• For beef cows and heifers: minimum 5 animals per farm; estimated subsidies at about 123 Euro/head (U.S. $129); total allocation of 13.7 million Euro (U.S. $14.4 million) for support of total 112,000 animals per year. The estimated rate paid per animal in the fall of 2015 is 128 Euro/animal (U.S. $134);

• For dairy and beef cows under selection/breeding control: minimum 10 animals per farm; estimated subsidies at about 75 Euro/head (U.S. $79); total allocation of 4.9 million Euro (U.S. $5.1 million) for support of total 65,000 animals annually. The estimated rate paid per animal in the fall of 2015 is 189 Euro/animal (U.S. $198). The latest available data shows that the number of cows under selection control has increased from 52,000 in 2012 to 91,000 in 2015 of about 30% of all dairy cows.

In addition, 99 Euro/head (U.S. $104) of dairy animal subsidy was paid in November 2015 for cattle under a transitional nation aid. De minimis was also paid to dairy farmers, 10 million Euro (U.S. $10.5 million). Finally, Bulgaria was allocated 6.0 million Euro (U.S. $6.3 million) under the EU emergency aid package announced in late September 2015. According to the MinAg full domestic support paid to dairy farmers in 2015 will reach 128 million Euro (U.S. $134 million) compared to 84 million Euro (U.S. $88 million) paid in 2014.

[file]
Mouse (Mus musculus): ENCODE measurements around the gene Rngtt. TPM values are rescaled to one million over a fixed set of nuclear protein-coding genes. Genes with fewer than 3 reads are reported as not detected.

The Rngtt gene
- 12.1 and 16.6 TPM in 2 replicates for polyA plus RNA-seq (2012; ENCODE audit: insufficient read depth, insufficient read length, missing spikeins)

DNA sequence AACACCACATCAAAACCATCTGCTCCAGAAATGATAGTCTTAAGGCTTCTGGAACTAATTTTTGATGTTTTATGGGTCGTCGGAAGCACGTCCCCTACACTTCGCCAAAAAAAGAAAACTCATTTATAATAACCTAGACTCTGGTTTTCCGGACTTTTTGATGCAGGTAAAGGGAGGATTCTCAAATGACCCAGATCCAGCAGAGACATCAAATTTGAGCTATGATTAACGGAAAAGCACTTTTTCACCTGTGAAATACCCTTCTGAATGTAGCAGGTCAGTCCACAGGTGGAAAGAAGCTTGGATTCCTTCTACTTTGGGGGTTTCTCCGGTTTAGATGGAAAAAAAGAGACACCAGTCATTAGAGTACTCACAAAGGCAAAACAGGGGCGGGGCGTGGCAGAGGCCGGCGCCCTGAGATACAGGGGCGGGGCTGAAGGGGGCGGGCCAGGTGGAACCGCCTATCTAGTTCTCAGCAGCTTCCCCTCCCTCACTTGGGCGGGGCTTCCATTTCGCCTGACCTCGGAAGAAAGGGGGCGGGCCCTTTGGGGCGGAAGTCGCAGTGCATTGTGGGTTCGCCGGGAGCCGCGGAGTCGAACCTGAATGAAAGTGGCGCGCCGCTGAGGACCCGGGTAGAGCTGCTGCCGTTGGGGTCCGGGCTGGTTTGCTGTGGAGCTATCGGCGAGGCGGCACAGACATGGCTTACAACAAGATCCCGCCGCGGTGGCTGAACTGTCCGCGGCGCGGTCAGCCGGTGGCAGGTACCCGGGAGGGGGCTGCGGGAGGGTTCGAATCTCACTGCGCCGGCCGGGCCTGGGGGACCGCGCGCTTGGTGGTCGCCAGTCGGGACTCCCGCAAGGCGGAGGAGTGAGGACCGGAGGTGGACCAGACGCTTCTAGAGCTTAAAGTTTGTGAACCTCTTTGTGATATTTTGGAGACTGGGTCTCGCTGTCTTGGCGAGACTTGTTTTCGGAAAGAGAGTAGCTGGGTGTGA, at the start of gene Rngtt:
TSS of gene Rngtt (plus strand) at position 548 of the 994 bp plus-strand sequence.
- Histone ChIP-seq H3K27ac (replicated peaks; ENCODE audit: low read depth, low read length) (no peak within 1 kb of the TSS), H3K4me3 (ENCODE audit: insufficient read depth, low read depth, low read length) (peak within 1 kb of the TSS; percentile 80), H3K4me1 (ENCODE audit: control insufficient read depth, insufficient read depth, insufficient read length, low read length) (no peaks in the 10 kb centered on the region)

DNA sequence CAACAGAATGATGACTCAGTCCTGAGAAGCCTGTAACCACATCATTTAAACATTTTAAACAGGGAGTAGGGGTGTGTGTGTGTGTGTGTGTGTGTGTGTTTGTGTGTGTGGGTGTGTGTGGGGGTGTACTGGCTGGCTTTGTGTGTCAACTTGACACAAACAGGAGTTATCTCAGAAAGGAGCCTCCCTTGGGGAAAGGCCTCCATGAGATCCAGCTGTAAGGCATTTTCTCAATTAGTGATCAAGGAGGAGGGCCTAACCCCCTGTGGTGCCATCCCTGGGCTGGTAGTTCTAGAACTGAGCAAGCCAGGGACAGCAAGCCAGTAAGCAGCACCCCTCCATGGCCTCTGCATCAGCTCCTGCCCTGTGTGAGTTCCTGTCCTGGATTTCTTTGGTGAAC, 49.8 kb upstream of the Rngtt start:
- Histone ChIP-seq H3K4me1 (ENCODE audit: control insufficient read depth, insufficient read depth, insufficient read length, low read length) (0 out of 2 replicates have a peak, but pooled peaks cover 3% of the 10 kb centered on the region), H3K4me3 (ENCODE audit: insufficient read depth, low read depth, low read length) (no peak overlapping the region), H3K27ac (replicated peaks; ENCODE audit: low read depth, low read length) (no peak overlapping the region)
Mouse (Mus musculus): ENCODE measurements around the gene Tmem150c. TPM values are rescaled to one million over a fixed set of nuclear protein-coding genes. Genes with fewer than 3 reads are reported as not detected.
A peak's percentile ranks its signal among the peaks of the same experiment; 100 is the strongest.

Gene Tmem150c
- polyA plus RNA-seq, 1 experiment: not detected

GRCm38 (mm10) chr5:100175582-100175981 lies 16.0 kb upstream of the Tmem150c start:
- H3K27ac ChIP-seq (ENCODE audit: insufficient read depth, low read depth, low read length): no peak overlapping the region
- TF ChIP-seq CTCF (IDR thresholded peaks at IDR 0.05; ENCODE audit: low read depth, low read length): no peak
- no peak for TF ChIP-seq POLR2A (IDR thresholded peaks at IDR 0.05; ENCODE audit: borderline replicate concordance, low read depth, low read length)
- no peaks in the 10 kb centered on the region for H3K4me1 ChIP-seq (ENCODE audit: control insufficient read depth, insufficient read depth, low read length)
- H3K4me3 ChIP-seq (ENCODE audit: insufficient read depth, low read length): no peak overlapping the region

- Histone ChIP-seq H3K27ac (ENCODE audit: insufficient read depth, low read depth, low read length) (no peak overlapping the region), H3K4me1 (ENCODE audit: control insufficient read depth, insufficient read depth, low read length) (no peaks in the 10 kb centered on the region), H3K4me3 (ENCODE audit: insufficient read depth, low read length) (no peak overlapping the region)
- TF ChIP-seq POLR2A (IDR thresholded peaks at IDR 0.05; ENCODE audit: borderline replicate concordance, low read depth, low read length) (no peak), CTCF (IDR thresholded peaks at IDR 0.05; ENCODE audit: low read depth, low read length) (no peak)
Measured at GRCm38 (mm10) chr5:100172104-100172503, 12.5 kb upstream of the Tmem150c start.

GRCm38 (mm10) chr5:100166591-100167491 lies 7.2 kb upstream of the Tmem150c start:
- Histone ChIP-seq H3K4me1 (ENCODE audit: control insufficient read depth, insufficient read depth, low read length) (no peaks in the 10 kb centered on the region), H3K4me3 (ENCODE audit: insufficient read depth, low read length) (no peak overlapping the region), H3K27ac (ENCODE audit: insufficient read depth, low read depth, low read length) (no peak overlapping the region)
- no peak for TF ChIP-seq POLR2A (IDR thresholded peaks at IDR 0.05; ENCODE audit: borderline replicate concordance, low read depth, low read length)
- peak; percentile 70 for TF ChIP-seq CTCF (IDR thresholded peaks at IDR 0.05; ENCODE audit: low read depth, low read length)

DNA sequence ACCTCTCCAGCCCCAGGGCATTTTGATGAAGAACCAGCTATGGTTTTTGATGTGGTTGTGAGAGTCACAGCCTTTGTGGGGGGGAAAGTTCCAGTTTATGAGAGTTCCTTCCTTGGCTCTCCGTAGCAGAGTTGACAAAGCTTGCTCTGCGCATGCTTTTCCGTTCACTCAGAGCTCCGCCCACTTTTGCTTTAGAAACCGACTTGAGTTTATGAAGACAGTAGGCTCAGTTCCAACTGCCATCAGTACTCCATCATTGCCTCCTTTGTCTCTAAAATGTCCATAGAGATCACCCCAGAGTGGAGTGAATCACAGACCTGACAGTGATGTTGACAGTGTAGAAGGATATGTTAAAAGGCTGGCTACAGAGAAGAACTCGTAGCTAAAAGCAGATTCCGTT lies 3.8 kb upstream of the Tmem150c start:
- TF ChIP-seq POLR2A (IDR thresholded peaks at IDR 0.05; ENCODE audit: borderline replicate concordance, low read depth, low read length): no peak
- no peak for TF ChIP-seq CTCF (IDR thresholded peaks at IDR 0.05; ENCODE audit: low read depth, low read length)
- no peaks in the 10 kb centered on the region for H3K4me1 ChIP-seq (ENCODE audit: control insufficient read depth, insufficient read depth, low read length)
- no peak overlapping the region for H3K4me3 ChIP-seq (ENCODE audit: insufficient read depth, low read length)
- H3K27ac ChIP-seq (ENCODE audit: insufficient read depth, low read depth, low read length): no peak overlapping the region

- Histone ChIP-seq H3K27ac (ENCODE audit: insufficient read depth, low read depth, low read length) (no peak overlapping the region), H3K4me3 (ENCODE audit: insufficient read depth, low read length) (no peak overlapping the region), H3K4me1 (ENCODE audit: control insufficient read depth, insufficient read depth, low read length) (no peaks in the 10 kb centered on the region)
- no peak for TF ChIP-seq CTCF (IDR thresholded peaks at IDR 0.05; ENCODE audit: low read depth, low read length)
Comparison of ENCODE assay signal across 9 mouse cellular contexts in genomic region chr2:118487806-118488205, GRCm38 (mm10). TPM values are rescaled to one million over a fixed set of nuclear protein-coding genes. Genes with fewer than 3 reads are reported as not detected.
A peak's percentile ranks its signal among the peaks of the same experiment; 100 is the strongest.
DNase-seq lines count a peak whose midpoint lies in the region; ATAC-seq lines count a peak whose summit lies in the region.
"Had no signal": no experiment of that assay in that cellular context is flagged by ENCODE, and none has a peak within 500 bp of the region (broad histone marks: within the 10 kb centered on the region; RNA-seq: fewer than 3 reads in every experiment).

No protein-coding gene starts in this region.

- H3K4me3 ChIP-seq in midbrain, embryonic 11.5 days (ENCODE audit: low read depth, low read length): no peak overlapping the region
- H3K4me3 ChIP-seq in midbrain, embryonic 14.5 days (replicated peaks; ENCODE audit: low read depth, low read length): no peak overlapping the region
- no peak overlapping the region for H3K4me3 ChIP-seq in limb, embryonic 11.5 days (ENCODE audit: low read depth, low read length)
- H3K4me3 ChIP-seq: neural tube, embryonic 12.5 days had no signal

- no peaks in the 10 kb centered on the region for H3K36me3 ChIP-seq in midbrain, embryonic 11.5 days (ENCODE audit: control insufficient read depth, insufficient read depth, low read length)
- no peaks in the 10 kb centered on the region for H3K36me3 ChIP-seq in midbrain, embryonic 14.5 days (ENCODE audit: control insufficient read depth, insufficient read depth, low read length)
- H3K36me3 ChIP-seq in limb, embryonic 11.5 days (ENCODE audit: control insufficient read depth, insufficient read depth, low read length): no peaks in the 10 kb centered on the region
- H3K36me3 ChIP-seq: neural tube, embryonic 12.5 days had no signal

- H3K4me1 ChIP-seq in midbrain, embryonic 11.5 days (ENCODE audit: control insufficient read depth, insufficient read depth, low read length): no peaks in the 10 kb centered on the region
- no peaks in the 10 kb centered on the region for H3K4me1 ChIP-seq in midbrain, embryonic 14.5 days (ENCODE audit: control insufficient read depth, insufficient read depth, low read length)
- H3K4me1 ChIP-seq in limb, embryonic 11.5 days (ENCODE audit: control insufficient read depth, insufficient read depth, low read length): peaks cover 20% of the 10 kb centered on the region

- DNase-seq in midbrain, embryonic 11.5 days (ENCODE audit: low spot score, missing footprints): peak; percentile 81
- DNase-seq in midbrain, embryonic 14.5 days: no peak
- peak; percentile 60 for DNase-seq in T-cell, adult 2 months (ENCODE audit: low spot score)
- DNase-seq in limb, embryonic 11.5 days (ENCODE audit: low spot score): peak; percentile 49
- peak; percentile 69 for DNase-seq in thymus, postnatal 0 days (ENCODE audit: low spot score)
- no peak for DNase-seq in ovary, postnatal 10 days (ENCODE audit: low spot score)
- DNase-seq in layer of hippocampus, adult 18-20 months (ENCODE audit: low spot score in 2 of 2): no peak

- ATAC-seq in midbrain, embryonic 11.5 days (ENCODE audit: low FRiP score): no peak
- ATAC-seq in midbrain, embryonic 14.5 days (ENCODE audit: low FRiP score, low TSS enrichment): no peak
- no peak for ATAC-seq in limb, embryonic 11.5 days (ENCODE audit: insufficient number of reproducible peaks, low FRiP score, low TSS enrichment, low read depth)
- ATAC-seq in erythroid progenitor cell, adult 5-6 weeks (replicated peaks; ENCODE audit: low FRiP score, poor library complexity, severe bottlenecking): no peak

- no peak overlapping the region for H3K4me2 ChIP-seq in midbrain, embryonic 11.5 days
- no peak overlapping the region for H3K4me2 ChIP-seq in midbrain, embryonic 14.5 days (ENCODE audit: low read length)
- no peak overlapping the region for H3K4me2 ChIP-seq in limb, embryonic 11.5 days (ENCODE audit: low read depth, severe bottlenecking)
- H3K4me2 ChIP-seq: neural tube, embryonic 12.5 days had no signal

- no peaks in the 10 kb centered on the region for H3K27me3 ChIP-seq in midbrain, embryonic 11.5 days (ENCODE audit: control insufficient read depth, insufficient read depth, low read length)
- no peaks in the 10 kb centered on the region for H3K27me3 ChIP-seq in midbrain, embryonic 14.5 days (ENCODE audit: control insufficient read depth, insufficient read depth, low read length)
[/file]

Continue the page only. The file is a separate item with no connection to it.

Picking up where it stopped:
The emergency EU aid released in late 2015 sparked heated debates in the industry about the philosophy of domestic support for the dairy sector. Medium and larger-sized farms insisted on subsidies to be paid per a liter of milk in order to motivate higher milk productivity since this is the major barrier for competitiveness and a way to control the grey sector. On the other hand, the MinAg political decision has been to provide subsidies per a head of dairy animal with 50% of the new EU aid, and the other 50% to be paid per milk productivity. The MinAg plans for the new support programs starting from 2017 to be based exclusively on milk productivity.